A security with a beta of 1 moves up or down by 1% for every 1% the benchmark index moves. For example, let's say that you buy a stock with a beta value of 1.50. The stock price is liable to move up or down by 1.50% for every 1% the benchmark index moves.
The higher the beta value of a security, the more volatile it is.
Stocks have generally rewarded long-term investors with strong positive returns over time. But the stocks of large firms have lost value once every three years on average. Historically, events including the Great Depression of the 1920s and 1930s, the oil shock of the 1970s, and the infamous "Black Monday" stock market crash of 1987 were associated with periods of increased volatility in stock prices in general. Black Monday caused the Dow Jones Industrial Average (DJIA) to drop by 22.6% on October 19, but it recovered 57% of that decline within two trading sessions.
More recently, the financial crisis of 2008 produced a drop of nearly 7% in the DJIA on September 29. But that figure was surpassed when the COVID-19 coronavirus pandemic hit the U.S., causing the DJIA to drop by 12.9% on March 16, 2020.
How to Manage Volatility In Your Portfolio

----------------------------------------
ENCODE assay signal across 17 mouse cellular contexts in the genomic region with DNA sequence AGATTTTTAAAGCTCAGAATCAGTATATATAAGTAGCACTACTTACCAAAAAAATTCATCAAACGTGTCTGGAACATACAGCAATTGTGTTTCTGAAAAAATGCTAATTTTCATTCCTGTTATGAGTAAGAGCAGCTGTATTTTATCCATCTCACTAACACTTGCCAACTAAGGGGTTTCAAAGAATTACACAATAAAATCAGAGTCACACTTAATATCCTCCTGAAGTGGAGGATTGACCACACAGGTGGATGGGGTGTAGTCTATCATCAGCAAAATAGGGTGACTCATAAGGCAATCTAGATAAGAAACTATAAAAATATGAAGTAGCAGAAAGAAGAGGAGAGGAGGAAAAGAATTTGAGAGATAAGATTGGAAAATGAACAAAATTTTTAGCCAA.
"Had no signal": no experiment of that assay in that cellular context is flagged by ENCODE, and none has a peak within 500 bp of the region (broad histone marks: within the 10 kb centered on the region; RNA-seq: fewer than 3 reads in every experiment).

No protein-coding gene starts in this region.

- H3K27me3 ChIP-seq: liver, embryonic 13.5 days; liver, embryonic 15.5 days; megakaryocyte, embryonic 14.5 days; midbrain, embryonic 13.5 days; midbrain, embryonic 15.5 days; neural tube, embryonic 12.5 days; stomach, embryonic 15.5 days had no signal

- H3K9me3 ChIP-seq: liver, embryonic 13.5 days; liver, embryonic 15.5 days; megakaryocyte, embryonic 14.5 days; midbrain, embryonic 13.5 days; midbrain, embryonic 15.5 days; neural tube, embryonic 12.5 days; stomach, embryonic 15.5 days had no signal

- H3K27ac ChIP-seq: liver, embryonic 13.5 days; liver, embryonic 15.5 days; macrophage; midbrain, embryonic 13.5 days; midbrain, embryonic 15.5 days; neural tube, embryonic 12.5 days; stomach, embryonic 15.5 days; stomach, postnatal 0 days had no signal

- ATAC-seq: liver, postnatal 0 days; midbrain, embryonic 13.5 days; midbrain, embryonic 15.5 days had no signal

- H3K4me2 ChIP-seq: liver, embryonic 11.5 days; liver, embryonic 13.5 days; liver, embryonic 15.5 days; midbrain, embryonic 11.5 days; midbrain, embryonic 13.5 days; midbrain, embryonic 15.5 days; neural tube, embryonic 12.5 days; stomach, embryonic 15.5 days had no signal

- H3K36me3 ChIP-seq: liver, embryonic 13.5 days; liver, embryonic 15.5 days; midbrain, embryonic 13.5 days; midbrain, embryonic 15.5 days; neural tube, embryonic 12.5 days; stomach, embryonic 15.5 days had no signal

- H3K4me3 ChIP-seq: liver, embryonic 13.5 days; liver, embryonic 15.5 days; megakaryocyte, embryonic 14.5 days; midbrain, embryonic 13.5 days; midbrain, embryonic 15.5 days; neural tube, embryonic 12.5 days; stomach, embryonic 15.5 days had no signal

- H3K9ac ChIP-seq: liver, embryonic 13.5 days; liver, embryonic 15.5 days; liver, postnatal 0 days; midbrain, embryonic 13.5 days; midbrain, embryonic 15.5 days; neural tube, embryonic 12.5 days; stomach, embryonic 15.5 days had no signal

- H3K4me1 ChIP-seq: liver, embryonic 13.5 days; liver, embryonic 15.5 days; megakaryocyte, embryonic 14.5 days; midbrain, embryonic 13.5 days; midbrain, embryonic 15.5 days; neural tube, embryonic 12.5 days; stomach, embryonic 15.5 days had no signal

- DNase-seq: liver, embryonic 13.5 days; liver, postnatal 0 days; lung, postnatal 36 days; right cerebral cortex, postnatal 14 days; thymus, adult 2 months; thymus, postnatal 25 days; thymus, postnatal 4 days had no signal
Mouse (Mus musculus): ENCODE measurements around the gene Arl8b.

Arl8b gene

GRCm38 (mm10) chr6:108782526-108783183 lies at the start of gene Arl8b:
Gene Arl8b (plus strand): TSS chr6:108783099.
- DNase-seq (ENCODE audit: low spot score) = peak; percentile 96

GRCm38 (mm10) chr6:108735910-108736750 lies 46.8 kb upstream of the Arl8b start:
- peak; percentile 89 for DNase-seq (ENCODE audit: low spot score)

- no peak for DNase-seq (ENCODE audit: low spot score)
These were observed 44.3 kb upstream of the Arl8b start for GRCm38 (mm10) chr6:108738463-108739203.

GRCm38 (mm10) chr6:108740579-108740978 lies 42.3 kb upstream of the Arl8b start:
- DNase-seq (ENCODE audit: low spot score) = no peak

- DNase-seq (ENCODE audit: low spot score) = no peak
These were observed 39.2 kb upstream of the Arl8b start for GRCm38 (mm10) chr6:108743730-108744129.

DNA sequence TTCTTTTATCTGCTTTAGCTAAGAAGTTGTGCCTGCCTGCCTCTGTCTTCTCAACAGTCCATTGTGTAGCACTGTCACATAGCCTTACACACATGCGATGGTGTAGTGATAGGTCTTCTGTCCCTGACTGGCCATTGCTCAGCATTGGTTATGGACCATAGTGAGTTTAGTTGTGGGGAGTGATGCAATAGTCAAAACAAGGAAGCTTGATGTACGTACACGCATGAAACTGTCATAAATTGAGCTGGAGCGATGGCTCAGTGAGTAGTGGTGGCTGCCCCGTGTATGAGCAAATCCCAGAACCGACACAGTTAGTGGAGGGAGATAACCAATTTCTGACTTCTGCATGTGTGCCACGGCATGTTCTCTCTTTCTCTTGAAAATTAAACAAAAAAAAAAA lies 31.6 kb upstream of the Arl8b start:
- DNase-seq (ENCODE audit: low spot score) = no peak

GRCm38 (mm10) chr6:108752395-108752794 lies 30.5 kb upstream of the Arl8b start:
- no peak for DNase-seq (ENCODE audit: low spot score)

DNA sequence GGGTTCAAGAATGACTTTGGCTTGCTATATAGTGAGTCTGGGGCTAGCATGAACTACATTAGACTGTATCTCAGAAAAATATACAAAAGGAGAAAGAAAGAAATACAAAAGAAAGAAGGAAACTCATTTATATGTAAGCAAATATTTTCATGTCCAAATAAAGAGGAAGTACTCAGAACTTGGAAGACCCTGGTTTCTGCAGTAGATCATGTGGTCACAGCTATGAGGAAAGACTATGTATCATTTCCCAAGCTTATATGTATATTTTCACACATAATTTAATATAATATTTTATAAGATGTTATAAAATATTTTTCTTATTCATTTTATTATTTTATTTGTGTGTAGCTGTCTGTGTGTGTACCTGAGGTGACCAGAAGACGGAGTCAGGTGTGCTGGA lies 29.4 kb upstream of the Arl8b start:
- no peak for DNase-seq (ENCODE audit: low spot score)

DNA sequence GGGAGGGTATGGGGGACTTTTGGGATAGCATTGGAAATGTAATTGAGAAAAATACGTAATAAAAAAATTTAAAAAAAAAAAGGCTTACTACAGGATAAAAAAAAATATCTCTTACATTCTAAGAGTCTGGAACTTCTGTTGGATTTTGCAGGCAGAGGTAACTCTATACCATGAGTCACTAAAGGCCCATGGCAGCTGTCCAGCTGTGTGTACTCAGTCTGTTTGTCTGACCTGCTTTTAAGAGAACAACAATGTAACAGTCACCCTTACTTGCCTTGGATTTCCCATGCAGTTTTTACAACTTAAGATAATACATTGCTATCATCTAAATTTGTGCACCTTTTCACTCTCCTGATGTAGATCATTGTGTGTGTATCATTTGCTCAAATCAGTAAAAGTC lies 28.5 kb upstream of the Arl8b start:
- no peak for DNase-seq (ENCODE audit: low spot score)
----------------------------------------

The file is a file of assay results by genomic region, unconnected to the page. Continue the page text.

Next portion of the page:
Just because the beta value of a security is above 1, that doesn't mean the security isn't worth investing in. On the flip side, a stock with a beta value under 1 won't necessarily make a smart addition to your portfolio. As some volatility is inescapable, the key to investing amidst volatility is to use it to your advantage.
There are several ways to do so:
- Weigh risks against rewards: Determine your investment objective, time horizon, and risk tolerance. Stocks, for example, are generally more volatile than others but carry the potential for greater returns. You may be willing to accept that volatility if more aggressive investment growth is your goal, and you're willing to potentially lose money in the short term to reap greater returns in the long term. But if you have neither the time horizon nor the risk tolerance to endure losses, you may want to consider securities with below-average volatility.
If you're going to invest in a more volatile security, such as stock, it should also carry the potential for greater rewards to make that risk worth taking. Looking at historical returns of a particular security is one way to predict how it might fare in the future, though there's no guarantee that past returns will translate into future returns.